This album is sequenced like a pulverising futuristic space-rock version of Reign In Blood: bookended by overbearing monolithic structures that initially cast shadows over the relatively hard-to-penetrate middle section. It’s great to finally hear ‘Donovan’s Daughters’ in a home setting. While it still slaps hard - and oh, sweet lord Jesus and all of your apostles, that drop - Raikes Parade’s masterful dub creates abyss-deep currents of echo and sky-scraping vapour trails of reverb. It is no longer merely a blunt instrument of godlike destruction; it is a blunt instrument of godlike destruction that seethes with detail. And as a bonus, this song contains one of rock music’s hardest won and most justly deserved key changes since Hawkwind’s ‘Space Is Deep’. John Doran 

See the full list here: The Quietus


Raven Sings The Blues say some words on GOAT's 'Let it Burn'

They say:

Music from Goat, recorded and intended for use in a film about burning a giant straw goat? Seems like a perfect excuse to feature the Swedish psych collective to me. “Let It Burn” was recorded for use in the film Killing Gävle, a documentary about the custodians of a straw goat placed in the town square of the titular town of Gävle at Christmastime. The goat is in constant peril of being burned by mischievous pagans which, sure, makes perfect sense. Don’t erect a giant symbol of the old world gods without expecting true believers to get all effigy on it. The track in question is pure Goat, roiling on polyrhythmic drums flanked by flutes and doused in both fuzz and folk guitars. Essentially, if you’ve found joy in Goat’s catalog up to this point then a somewhat meta song about pagans going full Burning Man on a giant wicker likeness of the band’s namesake seems right in order.

The b-side here is a mellow comedown, buzzing with drones and buttered with sax, it’s a different side of the psych warriors that shows them reveling in cosmic jazz without the hectic sweat of their usual rhythmic pummel. The song is a portion of a freeform studio jam, so it almost seems given there’s bound to be a “Friday Pt. 2” at some point down the pike. Unfortunately, the physicals were scant on this one, so either battle the Discogs goblins for a copy or be happy with the digital drop on this. Either way, it’s a prime slice of one of Sweden’s most excellent exports.

Read the full piece here: RSTB


Dayz of Purple and Orange reviews Lay Llamas album ‘Thuban’

It says:

This is one album that I have been eagerly awaiting since it was first mooted ages ago. As regular readers will know, my love of the Italian 'scene' is deep and of the many bands that are currently wowing people, Lay Llamas are one that can lay claim to being a band that has pushed this scene to the front of peoples' minds. Their debut on Backwards Records back in 2012 was a masterful mix of tribal psychedelia, krautrock and mutated afrobeat...a masterpiece in anyone's book. They followed this with 'Østrø' on Rocket Recordings which exposed them to a bigger audience...throw into the mix a truly wonderful split tape with Tetuan on Artetetra and you have a band with an extremely strong back catalogue. This time around, however, it is a paired down band with Gioele Valenti leaving to follow his own destiny with the (equally) fantastic JuJu and so leaving Nicola Giunta to take the helm singlehandedly...and what a spectacularly fine job he has done! 'Thuban' ("named after the Arabic for ‘snake’ also known as Alpha Draconis, and sometimes as the ‘dragon’s tail’... was the star closest to the North pole from the fourth to the second millennium BC") sees Giunta team up with some musical heavyweights along the way - Clinic, Goat and Mark Stewart all appear and all make telling contributions to what is undoubtedly one of the albums of the year…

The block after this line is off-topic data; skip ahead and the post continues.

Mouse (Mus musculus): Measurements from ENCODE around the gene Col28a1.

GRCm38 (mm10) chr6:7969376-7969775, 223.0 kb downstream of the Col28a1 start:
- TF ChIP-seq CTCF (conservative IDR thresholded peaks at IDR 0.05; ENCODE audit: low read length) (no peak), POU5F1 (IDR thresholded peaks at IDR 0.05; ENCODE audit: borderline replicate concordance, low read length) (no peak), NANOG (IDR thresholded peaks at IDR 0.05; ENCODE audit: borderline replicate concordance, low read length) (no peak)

Read the rest here: DoPaO


25 May 2018

Line of the Best Fit interviews Kate from Bonnacons of Doom about Sacred Music

It reads:

Bonnacons of Doom’s Kate Smith on sacred music
Kate Smith of Liverpool-based collective Bonnacons of Doom explains to Best Fit how she uses the influence of sacred music in her band's output.

Even as a child I was quite cynical about religion, but sacred music is something that’s always connected with me. Although none of the band are religious in any way, devotional music has always been a key reference point in how we understand our music and our own creative process.

I always sang. I used to make up songs when I was really little, but it was being a choir girl that was a formative experience. It was a sharing of the inner pleasure of singing with other people. I was enticed to join the church choir because I loved the tiny brown envelopes that you got your 50 pence fee in. I just thought they were so cute. I found I loved singing hymns collectively and I guess, in retrospect, being part of a communal experience...

See the full piece here: LOTBF